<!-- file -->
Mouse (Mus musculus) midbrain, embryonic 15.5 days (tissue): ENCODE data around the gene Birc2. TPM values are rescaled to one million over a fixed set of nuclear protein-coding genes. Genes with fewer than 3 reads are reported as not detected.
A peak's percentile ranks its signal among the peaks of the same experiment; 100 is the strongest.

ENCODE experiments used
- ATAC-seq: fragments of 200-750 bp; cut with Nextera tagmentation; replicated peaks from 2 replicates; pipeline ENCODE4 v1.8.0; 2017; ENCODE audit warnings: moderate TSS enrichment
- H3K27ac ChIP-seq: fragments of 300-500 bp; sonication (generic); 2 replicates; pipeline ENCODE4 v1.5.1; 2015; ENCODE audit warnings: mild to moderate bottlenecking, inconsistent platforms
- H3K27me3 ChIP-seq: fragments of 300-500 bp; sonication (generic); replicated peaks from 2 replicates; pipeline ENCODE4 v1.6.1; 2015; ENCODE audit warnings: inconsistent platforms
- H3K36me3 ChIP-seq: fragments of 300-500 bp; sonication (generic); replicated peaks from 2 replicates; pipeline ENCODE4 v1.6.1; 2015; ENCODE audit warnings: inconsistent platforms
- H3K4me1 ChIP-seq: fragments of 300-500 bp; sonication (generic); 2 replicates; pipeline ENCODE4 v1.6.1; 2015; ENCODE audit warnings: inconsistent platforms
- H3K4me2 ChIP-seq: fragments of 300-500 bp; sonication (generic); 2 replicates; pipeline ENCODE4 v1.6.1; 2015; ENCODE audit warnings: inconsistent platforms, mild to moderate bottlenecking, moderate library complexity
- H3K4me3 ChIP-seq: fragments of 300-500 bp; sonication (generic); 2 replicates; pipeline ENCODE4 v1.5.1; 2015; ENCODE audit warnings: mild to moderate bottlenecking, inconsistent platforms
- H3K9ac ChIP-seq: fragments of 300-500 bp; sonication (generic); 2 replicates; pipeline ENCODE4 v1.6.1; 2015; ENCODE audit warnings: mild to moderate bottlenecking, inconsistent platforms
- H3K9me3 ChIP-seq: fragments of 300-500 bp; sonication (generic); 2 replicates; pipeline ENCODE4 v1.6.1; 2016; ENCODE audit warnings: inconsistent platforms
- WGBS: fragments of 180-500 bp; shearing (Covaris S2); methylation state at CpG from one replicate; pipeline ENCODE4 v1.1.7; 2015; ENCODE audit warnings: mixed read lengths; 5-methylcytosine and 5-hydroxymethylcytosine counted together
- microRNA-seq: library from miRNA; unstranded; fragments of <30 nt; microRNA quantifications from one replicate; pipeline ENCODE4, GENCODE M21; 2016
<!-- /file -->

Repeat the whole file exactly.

Mouse (Mus musculus) midbrain, embryonic 15.5 days (tissue): ENCODE data around the gene Birc2. TPM values are rescaled to one million over a fixed set of nuclear protein-coding genes. Genes with fewer than 3 reads are reported as not detected.
A peak's percentile ranks its signal among the peaks of the same experiment; 100 is the strongest.

ENCODE experiments used
- ATAC-seq: fragments of 200-750 bp; cut with Nextera tagmentation; replicated peaks from 2 replicates; pipeline ENCODE4 v1.8.0; 2017; ENCODE audit warnings: moderate TSS enrichment
- H3K27ac ChIP-seq: fragments of 300-500 bp; sonication (generic); 2 replicates; pipeline ENCODE4 v1.5.1; 2015; ENCODE audit warnings: mild to moderate bottlenecking, inconsistent platforms
- H3K27me3 ChIP-seq: fragments of 300-500 bp; sonication (generic); replicated peaks from 2 replicates; pipeline ENCODE4 v1.6.1; 2015; ENCODE audit warnings: inconsistent platforms
- H3K36me3 ChIP-seq: fragments of 300-500 bp; sonication (generic); replicated peaks from 2 replicates; pipeline ENCODE4 v1.6.1; 2015; ENCODE audit warnings: inconsistent platforms
- H3K4me1 ChIP-seq: fragments of 300-500 bp; sonication (generic); 2 replicates; pipeline ENCODE4 v1.6.1; 2015; ENCODE audit warnings: inconsistent platforms
- H3K4me2 ChIP-seq: fragments of 300-500 bp; sonication (generic); 2 replicates; pipeline ENCODE4 v1.6.1; 2015; ENCODE audit warnings: inconsistent platforms, mild to moderate bottlenecking, moderate library complexity
- H3K4me3 ChIP-seq: fragments of 300-500 bp; sonication (generic); 2 replicates; pipeline ENCODE4 v1.5.1; 2015; ENCODE audit warnings: mild to moderate bottlenecking, inconsistent platforms
- H3K9ac ChIP-seq: fragments of 300-500 bp; sonication (generic); 2 replicates; pipeline ENCODE4 v1.6.1; 2015; ENCODE audit warnings: mild to moderate bottlenecking, inconsistent platforms
- H3K9me3 ChIP-seq: fragments of 300-500 bp; sonication (generic); 2 replicates; pipeline ENCODE4 v1.6.1; 2016; ENCODE audit warnings: inconsistent platforms
- WGBS: fragments of 180-500 bp; shearing (Covaris S2); methylation state at CpG from one replicate; pipeline ENCODE4 v1.1.7; 2015; ENCODE audit warnings: mixed read lengths; 5-methylcytosine and 5-hydroxymethylcytosine counted together
- microRNA-seq: library from miRNA; unstranded; fragments of <30 nt; microRNA quantifications from one replicate; pipeline ENCODE4, GENCODE M21; 2016